How NYC Health + Hospitals boosted physicians' use of OpenNotes

NYC Health + Hospitals experienced an 11-fold increase in its number of providers using OpenNotes, an international movement that aims to encourage providers to share clinical notes with patients, after the New York City-based health system integrated the service with its Epic EHR.

Dave Chokshi, MD, chief population health officer at NYC Health + Hospitals, published a case study on the hospital's OpenNotes initiative in the New England Journal of Medicine.

Between February 2017 and October 2018, the number of NYC Health + Hospitals providers sharing clinical notes grew from 157 to 1,758. Collectively, the providers shared 129,579 notes with 23,282 patients during the 20-month time period. The health system's population health office launched OpenNotes among its first wave of facilities transition to the Epic EHR in February 2017. The sites undergoing the transition included three hospitals and their affiliated ambulatory care sites, at which NYC Health + Hospitals enabled default note sharing via Epic's patient portal MyChart.

To analyze OpenNotes adoption, NYC Health + Hospitals developed a monthly report based off existing data fields in MyChart. The data comprised three categories: patient/provider identifiers, actions taken in Epic and demographic data.

Data cascades became an integral part to how the health system illustrated OpenNotes performance. NYC Health + Hospitals created a digital dashboard that featured the data cascades and key process and outcome metrics, which the research team circulated regularly during EHR implementation to connect with clinical providers participating in OpenNotes.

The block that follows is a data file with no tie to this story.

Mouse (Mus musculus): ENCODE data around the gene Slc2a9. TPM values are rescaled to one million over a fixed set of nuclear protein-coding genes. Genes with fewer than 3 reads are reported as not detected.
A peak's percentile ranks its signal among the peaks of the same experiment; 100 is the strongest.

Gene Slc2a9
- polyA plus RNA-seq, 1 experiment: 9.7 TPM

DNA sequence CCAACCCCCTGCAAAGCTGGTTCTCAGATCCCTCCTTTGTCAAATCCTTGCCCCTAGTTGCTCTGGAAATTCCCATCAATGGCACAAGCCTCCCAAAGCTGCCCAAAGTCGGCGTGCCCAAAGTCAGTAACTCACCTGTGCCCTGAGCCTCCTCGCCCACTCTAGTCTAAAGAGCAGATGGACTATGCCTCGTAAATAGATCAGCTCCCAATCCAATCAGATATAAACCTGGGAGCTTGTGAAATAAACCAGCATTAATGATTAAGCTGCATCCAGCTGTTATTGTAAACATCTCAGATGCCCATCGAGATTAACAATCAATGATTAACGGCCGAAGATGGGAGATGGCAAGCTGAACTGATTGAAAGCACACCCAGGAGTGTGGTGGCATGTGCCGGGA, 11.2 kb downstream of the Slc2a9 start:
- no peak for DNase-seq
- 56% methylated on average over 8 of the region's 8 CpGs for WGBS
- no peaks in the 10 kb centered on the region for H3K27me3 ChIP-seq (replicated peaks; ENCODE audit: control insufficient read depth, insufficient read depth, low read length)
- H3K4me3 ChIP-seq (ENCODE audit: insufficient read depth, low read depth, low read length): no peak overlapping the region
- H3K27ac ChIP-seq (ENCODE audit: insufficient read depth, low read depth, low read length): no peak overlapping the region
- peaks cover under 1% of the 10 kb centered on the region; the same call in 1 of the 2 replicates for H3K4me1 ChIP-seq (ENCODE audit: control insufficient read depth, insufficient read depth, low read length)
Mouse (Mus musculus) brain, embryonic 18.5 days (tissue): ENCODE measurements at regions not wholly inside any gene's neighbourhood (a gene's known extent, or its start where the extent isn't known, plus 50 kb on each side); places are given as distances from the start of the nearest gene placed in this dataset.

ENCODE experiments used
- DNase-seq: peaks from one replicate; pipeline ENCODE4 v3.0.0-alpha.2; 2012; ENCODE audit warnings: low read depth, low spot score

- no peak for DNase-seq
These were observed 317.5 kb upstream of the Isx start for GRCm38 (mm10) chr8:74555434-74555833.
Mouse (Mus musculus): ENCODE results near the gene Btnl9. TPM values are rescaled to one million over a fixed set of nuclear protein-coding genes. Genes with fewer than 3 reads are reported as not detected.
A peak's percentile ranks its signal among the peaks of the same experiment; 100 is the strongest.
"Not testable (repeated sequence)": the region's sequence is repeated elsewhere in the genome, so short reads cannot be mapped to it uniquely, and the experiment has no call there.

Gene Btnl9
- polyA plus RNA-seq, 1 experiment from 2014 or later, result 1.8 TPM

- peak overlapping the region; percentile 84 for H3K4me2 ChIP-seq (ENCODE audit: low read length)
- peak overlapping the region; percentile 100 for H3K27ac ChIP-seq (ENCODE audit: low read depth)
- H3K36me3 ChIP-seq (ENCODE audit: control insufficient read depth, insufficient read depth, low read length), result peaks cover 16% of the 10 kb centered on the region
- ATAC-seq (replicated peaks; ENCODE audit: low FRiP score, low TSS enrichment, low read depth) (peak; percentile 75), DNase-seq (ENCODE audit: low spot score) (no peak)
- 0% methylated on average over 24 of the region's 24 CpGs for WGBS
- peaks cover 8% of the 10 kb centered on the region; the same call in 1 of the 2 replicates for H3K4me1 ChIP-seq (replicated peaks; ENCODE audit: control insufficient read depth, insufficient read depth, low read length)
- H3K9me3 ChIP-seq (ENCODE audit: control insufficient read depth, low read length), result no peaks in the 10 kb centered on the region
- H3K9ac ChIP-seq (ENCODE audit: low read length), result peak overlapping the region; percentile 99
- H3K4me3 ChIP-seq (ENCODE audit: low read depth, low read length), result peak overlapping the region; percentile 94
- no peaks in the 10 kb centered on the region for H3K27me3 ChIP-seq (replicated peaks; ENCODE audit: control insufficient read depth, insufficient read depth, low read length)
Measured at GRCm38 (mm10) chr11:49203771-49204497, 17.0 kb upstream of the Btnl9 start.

NYC Health + Hospitals also implemented evidence-based behavioral techniques, such as Easy, Attractive, Social and Timely measures to impact behavior change. These included enabling self-sign up to increase patient portal enrollment and making notes easier to find by adding a new button for viewing notes on the MyChart homepage that features instructional banners.

The health system's population health office partnered with its IT team, marketing and communication teams and behavioral sciences teams for the project. This helped to round out the patient engagement initiative and successfully increase patient outreach.

"As health systems consider how to implement patient-engagement initiatives, it is critical to assemble interdisciplinary teams with the right mix of skill sets, including some not included in traditional hospital administration and population health management," the study authors concluded.

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